Gordon-Conwell to sell main campus and move to Boston…… | News and reports
After years of declining enrollment, budget shortfalls, and major faculty and staff cuts, Gordon-Conwell Theological Seminary has decided to sell its 102-acre main campus in Hamilton, Massachusetts.
The historic evangelical seminary plans to move to Boston, where many of its students already live, while continuing to operate satellite campuses in Florida and North Carolina and offering online degree programs.
President Scott Sunquist told CT that if this bold move is successful, the seminary will be “on better financial footing than it has been in 30 years.”
The Hamilton campus — a property perched just outside the metropolitan area that was previously owned by Carmelite Catholic monks — has an assessed tax value of around $54 million. Gordon-Conwell should start discussions to change its zoning with Hamilton City Council on Tuesday. If the city agrees to put the property in a superimposed commercial district, the value could increase significantly.
Money from the sale of the property will go to the Gordon-Conwell endowment. This will allow the seminary to rent classrooms and offices in Boston, rehire a few faculty for positions that have not been filled, and remain solvent without significantly increasing enrollment.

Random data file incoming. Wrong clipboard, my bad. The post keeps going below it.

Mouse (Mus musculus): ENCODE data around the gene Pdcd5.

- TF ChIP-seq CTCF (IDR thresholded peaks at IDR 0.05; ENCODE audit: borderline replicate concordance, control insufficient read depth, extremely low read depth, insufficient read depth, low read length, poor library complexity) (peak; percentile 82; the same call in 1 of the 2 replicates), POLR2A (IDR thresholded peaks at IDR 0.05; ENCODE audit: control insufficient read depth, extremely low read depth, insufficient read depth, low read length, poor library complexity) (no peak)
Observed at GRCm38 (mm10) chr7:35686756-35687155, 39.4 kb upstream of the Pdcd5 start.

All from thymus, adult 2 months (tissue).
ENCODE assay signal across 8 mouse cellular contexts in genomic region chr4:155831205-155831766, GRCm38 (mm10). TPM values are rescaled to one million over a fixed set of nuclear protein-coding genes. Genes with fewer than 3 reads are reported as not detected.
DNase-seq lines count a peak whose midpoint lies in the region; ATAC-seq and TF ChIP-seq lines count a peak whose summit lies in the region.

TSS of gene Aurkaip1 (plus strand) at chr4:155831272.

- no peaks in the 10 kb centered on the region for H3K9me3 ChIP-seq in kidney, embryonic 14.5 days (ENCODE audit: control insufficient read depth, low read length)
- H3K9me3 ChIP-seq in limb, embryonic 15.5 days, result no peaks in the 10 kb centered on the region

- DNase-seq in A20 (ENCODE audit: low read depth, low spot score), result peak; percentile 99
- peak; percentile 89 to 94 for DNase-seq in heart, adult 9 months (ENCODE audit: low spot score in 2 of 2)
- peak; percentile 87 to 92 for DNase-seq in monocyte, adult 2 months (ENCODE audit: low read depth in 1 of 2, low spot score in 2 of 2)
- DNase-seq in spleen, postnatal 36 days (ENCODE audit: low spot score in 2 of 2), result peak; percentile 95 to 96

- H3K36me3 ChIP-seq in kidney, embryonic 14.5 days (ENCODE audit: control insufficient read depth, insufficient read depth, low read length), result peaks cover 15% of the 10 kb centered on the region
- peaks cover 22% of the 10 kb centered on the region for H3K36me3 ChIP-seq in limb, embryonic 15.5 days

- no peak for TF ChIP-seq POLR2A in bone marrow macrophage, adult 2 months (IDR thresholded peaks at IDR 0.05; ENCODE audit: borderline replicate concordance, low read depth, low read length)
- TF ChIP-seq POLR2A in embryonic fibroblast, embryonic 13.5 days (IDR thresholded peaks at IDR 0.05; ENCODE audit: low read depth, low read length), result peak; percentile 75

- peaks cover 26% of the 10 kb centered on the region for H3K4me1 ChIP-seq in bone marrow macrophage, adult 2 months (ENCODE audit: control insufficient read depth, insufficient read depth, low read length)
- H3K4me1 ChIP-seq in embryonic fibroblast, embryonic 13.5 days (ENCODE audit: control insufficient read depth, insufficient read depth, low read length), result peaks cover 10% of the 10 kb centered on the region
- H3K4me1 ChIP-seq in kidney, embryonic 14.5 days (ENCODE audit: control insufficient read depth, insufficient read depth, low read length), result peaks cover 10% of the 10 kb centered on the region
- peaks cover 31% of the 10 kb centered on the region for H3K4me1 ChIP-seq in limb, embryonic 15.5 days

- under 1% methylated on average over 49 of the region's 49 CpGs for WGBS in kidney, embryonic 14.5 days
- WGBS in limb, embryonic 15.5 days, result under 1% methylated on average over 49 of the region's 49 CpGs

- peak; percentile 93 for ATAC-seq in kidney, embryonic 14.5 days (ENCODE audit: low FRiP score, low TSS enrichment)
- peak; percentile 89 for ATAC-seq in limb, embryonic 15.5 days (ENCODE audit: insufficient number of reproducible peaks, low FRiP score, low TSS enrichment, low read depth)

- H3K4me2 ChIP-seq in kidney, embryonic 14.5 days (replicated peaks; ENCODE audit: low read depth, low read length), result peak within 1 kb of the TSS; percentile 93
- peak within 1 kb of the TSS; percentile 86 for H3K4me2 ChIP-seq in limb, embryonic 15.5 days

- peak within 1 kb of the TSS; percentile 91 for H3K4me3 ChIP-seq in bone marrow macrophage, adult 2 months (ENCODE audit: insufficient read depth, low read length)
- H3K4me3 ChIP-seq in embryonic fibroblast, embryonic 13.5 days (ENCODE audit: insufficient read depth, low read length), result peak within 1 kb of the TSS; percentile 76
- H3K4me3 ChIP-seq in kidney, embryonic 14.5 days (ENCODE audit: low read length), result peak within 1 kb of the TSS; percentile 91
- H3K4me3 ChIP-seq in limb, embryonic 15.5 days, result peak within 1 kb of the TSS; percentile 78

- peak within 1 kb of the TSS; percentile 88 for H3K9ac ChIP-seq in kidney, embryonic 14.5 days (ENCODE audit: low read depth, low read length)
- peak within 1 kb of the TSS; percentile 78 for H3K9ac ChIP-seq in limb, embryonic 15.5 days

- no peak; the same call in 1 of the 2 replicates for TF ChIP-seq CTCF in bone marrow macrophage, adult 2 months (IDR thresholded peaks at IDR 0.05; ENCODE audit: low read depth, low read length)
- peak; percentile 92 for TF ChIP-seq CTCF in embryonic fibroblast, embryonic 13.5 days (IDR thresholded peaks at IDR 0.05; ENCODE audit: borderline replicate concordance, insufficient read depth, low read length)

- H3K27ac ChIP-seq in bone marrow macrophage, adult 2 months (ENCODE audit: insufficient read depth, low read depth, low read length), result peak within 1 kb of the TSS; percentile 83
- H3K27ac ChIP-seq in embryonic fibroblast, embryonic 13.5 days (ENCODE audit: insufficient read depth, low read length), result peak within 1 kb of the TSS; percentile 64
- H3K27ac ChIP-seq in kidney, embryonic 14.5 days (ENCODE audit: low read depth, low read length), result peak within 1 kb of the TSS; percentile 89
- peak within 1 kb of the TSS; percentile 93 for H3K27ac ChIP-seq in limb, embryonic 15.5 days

“We plan to expand,” Sunquist said. “But we won’t have to grow if we can stay stable.”
Gordon-Conwell’s enrollment has grown from 1,230 full-time equivalent students in 2012 to 633 in 2021, according to data from the Association of Theological Schools. Tax records show that from 2016 to 2019, the school ended each year with an annual deficit of between $600,000 and $2.4 million.
The challenges are not unique to Gordon-Conwell. Many seminaries are facing declining enrollment with declining birth rates and increased secularization in the United States. There are approximately 4 million fewer people in Gen Z than Millennials, and 44% of those born after 1996 do not identify with a religious tradition. Only about a quarter of those under 26 attend a religious service once a week or more.
Evangelical seminaries are also grappling with tensions and divisions within evangelicalism. Gordon-Conwell is one of the greatest in the United States and has produced many notable Christian leaders, including Tim and Kathy Keller, Mark Dever, Kevin DeYoung, Esau McCaulley, Diana Butler Bass, and Ben Witherington III.
The school played a major role in defining and shaping evangelicalism in the 20th century, alongside Fuller Theological Seminary and Trinity Evangelical Divinity School. But the three schools have each struggled to maintain the trust of churches, donors and future seminarians amid polarizing arguments about race, gender, abuse, sexuality and the tough political choices of the 2010s and 2020s. .
Trinity cut spending by nearly $1 million this year, eliminating several faculty positions in the face of a financial crisis. Fuller closed three satellite campuses in 2018 and voted to sell his property in Pasadena, Calif., the following year. The planned move, however, was blocked by a development agreement the school had previously signed with the city.